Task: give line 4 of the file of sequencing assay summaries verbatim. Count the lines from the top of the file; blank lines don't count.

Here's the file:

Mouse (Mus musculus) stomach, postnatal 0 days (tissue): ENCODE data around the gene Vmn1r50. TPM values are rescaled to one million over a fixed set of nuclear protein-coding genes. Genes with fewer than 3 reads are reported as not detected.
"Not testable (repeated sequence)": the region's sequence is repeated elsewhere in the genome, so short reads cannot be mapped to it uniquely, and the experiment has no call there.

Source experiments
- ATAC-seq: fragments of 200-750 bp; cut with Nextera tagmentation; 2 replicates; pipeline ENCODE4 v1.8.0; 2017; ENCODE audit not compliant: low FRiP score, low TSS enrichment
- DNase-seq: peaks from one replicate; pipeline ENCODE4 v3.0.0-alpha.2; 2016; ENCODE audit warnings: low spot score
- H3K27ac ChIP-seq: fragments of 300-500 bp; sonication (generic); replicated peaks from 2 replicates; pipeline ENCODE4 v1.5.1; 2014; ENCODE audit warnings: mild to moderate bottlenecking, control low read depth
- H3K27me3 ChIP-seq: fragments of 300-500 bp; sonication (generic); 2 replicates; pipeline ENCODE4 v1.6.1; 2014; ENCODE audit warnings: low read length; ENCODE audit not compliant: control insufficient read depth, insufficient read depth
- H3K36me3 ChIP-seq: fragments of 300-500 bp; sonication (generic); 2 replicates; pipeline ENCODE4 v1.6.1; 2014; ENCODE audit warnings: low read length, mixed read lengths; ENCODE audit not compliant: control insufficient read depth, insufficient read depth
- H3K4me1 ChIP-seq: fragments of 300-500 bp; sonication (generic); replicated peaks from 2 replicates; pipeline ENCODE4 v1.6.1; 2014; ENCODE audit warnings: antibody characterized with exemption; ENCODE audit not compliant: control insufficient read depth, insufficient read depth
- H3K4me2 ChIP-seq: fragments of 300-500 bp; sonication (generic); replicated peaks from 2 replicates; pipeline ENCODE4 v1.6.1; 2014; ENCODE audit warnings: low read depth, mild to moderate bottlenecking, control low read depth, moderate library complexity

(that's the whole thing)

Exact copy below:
- ATAC-seq: fragments of 200-750 bp; cut with Nextera tagmentation; 2 replicates; pipeline ENCODE4 v1.8.0; 2017; ENCODE audit not compliant: low FRiP score, low TSS enrichment